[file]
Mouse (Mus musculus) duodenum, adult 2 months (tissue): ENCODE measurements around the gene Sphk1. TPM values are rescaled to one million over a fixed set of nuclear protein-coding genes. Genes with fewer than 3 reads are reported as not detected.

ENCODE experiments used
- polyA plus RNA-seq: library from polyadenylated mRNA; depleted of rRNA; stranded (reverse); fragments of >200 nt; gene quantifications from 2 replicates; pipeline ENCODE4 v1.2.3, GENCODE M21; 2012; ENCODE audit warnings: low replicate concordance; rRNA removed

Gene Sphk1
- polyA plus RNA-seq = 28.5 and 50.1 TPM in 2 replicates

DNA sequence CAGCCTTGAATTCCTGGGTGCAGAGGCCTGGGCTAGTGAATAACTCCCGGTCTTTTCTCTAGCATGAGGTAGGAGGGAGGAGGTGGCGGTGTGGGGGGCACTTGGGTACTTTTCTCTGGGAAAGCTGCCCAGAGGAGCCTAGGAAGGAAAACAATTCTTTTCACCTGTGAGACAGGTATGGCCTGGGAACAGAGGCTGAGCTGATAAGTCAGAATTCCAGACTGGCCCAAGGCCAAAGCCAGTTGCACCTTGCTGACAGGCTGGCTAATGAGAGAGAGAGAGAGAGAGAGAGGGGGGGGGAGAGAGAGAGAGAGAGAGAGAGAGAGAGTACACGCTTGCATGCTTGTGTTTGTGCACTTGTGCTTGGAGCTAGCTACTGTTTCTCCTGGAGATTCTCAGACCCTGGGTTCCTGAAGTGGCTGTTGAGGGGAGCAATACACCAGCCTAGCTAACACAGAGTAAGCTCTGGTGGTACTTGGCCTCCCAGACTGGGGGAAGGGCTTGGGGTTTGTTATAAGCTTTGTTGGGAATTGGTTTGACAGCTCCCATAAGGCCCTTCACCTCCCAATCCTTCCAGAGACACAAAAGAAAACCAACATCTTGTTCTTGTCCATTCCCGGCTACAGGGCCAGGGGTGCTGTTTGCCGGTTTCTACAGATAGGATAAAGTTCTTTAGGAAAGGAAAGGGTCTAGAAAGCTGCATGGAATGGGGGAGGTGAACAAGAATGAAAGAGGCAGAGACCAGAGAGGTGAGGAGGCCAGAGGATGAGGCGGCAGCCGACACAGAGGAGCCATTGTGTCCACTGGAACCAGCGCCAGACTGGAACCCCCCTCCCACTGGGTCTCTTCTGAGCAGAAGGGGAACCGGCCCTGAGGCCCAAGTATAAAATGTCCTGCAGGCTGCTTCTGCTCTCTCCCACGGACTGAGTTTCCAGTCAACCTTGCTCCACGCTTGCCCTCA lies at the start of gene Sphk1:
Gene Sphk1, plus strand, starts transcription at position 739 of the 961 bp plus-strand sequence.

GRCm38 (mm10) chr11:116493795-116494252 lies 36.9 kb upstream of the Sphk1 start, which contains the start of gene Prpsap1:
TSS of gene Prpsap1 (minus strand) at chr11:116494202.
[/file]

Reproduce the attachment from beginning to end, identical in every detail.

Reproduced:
Mouse (Mus musculus) duodenum, adult 2 months (tissue): ENCODE measurements around the gene Sphk1. TPM values are rescaled to one million over a fixed set of nuclear protein-coding genes. Genes with fewer than 3 reads are reported as not detected.

ENCODE experiments used
- polyA plus RNA-seq: library from polyadenylated mRNA; depleted of rRNA; stranded (reverse); fragments of >200 nt; gene quantifications from 2 replicates; pipeline ENCODE4 v1.2.3, GENCODE M21; 2012; ENCODE audit warnings: low replicate concordance; rRNA removed

Gene Sphk1
- polyA plus RNA-seq = 28.5 and 50.1 TPM in 2 replicates

DNA sequence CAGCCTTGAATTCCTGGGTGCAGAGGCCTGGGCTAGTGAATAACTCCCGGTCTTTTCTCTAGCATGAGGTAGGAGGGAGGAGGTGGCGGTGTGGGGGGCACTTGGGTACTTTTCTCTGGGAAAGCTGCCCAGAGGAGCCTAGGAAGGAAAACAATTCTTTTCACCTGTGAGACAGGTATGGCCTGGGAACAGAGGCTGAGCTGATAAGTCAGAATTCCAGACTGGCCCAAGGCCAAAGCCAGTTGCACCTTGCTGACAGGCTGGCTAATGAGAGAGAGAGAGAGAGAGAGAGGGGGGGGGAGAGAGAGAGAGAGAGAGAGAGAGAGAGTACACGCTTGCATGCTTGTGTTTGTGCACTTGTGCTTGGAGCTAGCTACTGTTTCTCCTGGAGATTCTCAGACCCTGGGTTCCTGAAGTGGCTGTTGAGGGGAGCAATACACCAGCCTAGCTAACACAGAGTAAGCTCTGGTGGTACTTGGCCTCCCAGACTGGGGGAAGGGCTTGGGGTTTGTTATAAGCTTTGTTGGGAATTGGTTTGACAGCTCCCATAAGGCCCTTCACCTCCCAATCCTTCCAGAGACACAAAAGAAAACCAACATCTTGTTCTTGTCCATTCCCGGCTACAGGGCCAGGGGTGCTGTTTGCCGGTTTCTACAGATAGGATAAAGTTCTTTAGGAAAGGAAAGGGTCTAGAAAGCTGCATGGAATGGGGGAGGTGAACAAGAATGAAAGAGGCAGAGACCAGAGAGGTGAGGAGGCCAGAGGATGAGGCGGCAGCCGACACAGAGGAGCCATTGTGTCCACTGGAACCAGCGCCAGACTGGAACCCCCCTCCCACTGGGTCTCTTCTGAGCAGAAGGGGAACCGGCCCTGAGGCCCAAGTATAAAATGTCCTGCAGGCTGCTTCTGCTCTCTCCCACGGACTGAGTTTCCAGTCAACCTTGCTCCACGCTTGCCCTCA lies at the start of gene Sphk1:
Gene Sphk1, plus strand, starts transcription at position 739 of the 961 bp plus-strand sequence.

GRCm38 (mm10) chr11:116493795-116494252 lies 36.9 kb upstream of the Sphk1 start, which contains the start of gene Prpsap1:
TSS of gene Prpsap1 (minus strand) at chr11:116494202.